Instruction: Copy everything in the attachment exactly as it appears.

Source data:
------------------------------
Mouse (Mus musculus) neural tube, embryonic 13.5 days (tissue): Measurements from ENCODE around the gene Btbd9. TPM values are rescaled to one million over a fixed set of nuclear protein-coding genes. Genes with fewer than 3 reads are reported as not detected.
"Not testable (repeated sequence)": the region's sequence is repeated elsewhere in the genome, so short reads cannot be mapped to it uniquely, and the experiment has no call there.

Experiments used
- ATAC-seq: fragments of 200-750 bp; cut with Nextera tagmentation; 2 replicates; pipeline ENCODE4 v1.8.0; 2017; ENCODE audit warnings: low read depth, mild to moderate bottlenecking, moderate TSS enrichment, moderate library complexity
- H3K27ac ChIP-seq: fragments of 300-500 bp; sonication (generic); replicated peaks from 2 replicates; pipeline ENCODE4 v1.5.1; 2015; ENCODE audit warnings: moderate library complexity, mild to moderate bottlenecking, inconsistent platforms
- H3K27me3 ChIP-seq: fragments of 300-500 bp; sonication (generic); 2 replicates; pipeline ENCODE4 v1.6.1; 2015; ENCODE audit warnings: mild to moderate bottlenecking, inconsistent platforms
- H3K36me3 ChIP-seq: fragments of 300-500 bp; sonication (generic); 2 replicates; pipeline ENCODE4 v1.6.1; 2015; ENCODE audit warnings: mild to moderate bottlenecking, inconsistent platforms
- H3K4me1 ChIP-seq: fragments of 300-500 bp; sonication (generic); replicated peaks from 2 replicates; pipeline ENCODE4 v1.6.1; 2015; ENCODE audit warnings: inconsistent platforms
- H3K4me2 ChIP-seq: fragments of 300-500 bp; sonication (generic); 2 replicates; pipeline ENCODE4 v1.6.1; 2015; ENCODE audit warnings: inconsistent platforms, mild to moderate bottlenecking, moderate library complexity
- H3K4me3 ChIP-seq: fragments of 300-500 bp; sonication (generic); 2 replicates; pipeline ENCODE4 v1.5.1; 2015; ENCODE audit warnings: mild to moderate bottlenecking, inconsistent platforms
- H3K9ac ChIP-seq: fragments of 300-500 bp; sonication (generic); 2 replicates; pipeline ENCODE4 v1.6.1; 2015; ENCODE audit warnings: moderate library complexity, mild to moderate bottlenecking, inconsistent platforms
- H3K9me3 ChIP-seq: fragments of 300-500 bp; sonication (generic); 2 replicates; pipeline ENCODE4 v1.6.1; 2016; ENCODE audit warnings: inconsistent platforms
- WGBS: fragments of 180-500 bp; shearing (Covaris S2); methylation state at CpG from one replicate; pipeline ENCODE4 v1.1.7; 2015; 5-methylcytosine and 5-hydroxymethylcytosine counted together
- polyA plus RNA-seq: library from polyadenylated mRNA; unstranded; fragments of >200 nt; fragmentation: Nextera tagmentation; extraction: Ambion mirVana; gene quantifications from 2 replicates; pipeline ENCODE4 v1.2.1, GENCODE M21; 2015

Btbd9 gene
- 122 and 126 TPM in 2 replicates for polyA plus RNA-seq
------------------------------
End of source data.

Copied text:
Mouse (Mus musculus) neural tube, embryonic 13.5 days (tissue): Measurements from ENCODE around the gene Btbd9. TPM values are rescaled to one million over a fixed set of nuclear protein-coding genes. Genes with fewer than 3 reads are reported as not detected.
"Not testable (repeated sequence)": the region's sequence is repeated elsewhere in the genome, so short reads cannot be mapped to it uniquely, and the experiment has no call there.

Experiments used
- ATAC-seq: fragments of 200-750 bp; cut with Nextera tagmentation; 2 replicates; pipeline ENCODE4 v1.8.0; 2017; ENCODE audit warnings: low read depth, mild to moderate bottlenecking, moderate TSS enrichment, moderate library complexity
- H3K27ac ChIP-seq: fragments of 300-500 bp; sonication (generic); replicated peaks from 2 replicates; pipeline ENCODE4 v1.5.1; 2015; ENCODE audit warnings: moderate library complexity, mild to moderate bottlenecking, inconsistent platforms
- H3K27me3 ChIP-seq: fragments of 300-500 bp; sonication (generic); 2 replicates; pipeline ENCODE4 v1.6.1; 2015; ENCODE audit warnings: mild to moderate bottlenecking, inconsistent platforms
- H3K36me3 ChIP-seq: fragments of 300-500 bp; sonication (generic); 2 replicates; pipeline ENCODE4 v1.6.1; 2015; ENCODE audit warnings: mild to moderate bottlenecking, inconsistent platforms
- H3K4me1 ChIP-seq: fragments of 300-500 bp; sonication (generic); replicated peaks from 2 replicates; pipeline ENCODE4 v1.6.1; 2015; ENCODE audit warnings: inconsistent platforms
- H3K4me2 ChIP-seq: fragments of 300-500 bp; sonication (generic); 2 replicates; pipeline ENCODE4 v1.6.1; 2015; ENCODE audit warnings: inconsistent platforms, mild to moderate bottlenecking, moderate library complexity
- H3K4me3 ChIP-seq: fragments of 300-500 bp; sonication (generic); 2 replicates; pipeline ENCODE4 v1.5.1; 2015; ENCODE audit warnings: mild to moderate bottlenecking, inconsistent platforms
- H3K9ac ChIP-seq: fragments of 300-500 bp; sonication (generic); 2 replicates; pipeline ENCODE4 v1.6.1; 2015; ENCODE audit warnings: moderate library complexity, mild to moderate bottlenecking, inconsistent platforms
- H3K9me3 ChIP-seq: fragments of 300-500 bp; sonication (generic); 2 replicates; pipeline ENCODE4 v1.6.1; 2016; ENCODE audit warnings: inconsistent platforms
- WGBS: fragments of 180-500 bp; shearing (Covaris S2); methylation state at CpG from one replicate; pipeline ENCODE4 v1.1.7; 2015; 5-methylcytosine and 5-hydroxymethylcytosine counted together
- polyA plus RNA-seq: library from polyadenylated mRNA; unstranded; fragments of >200 nt; fragmentation: Nextera tagmentation; extraction: Ambion mirVana; gene quantifications from 2 replicates; pipeline ENCODE4 v1.2.1, GENCODE M21; 2015

Btbd9 gene
- 122 and 126 TPM in 2 replicates for polyA plus RNA-seq